Posted in Entertainment, Film, India | 6 Comments »

Global War on Terrorism: Cricket Edition

Posted by chakrabarti on January 25, 2010

I haven’t really cared for the carnival that is 20/20 ever since its inception (it became popular among South Asians pretty much by accident, following the 2007 edition of the World Twenty20), and haven’t really followed the shutout of Pakistani players from the next edition of IPL in any great detail. A friend posted his thoughts about the whole situation/debacle. A brief response in in order, I believe:

  • Obviously, merely facilitating cricket series between India and Pakistan is not going to untangle political disputes between the 2 countries, any more than organizing Israeli-Palestinian peace camps is going to hasten a latter-day Camp David. This is not to say that people-to-people contacts have no positive benefits at all, merely that these are long-term efforts  that have to be sustained over generations so as to reduce mistrust among both the societies, and get us to see the other as complex human beings, not just second-hand caricatures.
  • It’s pretty outlandish to scapegoat people who merely play cricket for a living, as casualties of the latest round of conflict between the two neighbors. Not the first time it’s happened, surely, but pretty silly nonetheless. Does anyone seriously believe denying Shahid Afridi and Younis Khan the ability to play in India, we are going to make radical Islamic groups and their many benefactors realize their folly and stop promoting violence against civilians across the border?
  • If the standard were banning players because of all the damage inflicted by a particular nation or government, then I don’t think the Men In Blue should ever set foot on the Premadasa Stadium, considering what the island nation to the south of India has been through for about the last 30 years, events which were in large part facilitated by successive governments of ours back in the ’80s. Nor should we even invite or ever play with English teams, given all the havoc wreaked on the entire subcontinent with colonization, de-industrialization and an assorted mix  of disastrous policies. Of course, it would be silly to hold Andrew Flintoff and Kevin Pietersen responsible for all that, so why this picking on Pakistanis? [Awkward silence]…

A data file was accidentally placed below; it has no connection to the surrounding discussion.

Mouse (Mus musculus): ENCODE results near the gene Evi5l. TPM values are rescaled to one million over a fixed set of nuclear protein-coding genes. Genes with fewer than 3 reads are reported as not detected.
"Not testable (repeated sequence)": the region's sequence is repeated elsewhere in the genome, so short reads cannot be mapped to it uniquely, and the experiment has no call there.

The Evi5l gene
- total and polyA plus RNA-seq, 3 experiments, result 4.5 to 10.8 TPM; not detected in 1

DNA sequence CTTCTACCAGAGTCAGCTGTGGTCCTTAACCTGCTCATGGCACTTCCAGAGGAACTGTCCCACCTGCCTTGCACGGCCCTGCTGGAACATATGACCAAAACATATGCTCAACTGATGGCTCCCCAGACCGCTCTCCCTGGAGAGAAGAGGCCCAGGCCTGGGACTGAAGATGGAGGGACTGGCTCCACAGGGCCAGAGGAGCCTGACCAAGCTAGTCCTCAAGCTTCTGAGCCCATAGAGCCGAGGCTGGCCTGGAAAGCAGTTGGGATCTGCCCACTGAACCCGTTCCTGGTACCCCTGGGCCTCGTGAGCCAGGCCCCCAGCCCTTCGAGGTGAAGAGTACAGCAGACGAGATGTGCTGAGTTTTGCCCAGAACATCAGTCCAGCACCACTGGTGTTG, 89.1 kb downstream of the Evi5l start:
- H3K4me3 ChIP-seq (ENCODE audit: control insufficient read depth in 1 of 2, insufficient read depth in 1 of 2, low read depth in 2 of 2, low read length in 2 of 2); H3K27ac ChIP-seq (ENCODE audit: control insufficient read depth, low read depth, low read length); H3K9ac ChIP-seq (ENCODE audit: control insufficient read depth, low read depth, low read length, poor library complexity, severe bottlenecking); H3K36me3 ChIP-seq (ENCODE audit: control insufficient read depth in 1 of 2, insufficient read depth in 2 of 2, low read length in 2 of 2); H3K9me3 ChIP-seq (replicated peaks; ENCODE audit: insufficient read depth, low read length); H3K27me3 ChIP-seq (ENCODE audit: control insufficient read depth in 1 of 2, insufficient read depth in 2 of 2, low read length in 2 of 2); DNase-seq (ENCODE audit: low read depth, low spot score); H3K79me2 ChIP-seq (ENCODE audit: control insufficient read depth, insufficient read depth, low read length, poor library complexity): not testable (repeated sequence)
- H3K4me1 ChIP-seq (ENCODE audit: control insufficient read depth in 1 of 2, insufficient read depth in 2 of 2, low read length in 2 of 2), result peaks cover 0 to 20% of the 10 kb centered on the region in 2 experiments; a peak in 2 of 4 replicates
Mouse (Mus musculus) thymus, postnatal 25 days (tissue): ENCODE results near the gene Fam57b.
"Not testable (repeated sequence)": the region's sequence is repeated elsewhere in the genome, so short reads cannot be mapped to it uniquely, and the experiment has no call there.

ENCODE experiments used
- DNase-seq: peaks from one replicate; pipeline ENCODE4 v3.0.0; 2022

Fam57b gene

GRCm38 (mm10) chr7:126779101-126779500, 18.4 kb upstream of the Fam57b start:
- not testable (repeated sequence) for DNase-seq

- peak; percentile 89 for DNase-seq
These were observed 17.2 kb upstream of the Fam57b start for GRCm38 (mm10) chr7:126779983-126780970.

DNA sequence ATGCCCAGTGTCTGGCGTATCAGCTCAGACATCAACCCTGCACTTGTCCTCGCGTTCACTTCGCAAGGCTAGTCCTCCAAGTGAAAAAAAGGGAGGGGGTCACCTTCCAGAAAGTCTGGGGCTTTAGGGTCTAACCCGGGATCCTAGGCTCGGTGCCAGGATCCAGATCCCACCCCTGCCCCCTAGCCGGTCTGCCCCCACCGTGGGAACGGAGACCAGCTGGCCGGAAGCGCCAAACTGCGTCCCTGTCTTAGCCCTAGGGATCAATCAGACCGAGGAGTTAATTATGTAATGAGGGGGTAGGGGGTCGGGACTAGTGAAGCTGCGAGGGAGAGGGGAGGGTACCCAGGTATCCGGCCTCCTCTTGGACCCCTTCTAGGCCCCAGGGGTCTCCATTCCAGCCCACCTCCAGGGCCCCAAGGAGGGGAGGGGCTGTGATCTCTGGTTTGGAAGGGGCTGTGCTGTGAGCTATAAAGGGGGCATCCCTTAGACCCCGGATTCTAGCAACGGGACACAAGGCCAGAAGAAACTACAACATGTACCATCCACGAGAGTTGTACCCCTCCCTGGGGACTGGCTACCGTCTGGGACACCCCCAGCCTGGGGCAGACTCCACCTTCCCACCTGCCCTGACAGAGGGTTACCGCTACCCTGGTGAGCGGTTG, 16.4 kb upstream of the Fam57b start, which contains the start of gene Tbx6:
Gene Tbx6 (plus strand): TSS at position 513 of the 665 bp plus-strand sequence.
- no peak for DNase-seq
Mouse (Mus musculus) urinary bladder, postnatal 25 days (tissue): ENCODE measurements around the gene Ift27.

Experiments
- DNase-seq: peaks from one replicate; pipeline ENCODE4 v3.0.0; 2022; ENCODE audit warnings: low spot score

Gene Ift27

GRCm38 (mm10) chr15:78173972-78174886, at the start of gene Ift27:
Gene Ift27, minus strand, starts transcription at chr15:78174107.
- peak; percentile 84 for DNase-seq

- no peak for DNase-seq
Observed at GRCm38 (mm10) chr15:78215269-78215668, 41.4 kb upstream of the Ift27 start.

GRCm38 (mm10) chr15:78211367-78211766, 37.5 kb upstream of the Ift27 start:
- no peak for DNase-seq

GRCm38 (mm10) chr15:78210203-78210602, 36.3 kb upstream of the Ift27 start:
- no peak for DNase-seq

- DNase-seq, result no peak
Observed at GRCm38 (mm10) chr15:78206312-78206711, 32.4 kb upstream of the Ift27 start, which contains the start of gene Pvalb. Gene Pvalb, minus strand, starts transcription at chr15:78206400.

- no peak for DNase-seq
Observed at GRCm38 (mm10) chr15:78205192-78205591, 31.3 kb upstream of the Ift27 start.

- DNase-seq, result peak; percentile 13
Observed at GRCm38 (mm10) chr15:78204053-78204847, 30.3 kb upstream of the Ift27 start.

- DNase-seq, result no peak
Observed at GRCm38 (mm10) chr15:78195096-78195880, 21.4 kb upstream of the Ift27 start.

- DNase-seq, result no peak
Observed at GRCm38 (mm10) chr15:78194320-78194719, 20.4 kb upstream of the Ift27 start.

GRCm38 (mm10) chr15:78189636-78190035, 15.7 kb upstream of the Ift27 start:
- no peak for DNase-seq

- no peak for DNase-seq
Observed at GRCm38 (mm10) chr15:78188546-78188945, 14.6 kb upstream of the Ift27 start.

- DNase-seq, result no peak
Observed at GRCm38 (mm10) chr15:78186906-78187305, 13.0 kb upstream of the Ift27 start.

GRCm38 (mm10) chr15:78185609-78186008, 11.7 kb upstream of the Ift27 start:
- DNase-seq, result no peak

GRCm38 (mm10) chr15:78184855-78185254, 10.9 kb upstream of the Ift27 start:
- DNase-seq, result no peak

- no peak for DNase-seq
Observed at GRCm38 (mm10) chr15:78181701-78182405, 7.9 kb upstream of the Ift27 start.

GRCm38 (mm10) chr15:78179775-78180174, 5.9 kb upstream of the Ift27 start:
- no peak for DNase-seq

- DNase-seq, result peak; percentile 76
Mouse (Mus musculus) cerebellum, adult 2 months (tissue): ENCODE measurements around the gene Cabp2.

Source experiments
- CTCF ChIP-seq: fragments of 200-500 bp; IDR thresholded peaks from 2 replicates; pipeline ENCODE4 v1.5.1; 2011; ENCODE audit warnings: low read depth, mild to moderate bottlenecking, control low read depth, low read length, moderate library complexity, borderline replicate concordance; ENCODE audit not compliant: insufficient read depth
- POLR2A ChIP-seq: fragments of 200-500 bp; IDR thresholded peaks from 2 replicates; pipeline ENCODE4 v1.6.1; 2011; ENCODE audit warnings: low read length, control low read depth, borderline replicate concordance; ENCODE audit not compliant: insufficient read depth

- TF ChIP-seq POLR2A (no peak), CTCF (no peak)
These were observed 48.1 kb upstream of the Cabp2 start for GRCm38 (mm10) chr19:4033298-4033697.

• I think there is some justification in not drafting any Pakistanis because of issues related to security and profitability. Sport franchises are corporations looking to turn a quick buck and not offend anyone’s sensibilities in particular, so one can’t really blame them that much for the state of affairs, a view echoed by some. However, we would all be better off if no one pretended this to be the result of a principled decision to “not engage the enemy”. It is instead of not engaging grandstanding Shiv Sena thugs, combined with a center-left government eager to demonstrate it’s “anti-terrorism credentials” and unwilling to acknowledge the reality that inducting Pakistani players into a cricket tournament has little or no bearing on relations between the two South Asian neighbors.

Posted in India, Pakistan, Politics | Tagged: | 2 Comments »

Overhyped #TOIFail

Posted by chakrabarti on November 24, 2009

Another Manmohan Singh meeting with a US President, another in a series of meaningless TOI inferences, having little relation to or bearing on reality.

“..Prime Minister Manmohan Singh on Monday threw down the gauntlet to Washington, Islamabad and perhaps even Beijing and other world capitals that India would not be budged from pursuing its interests in Afghanistan..”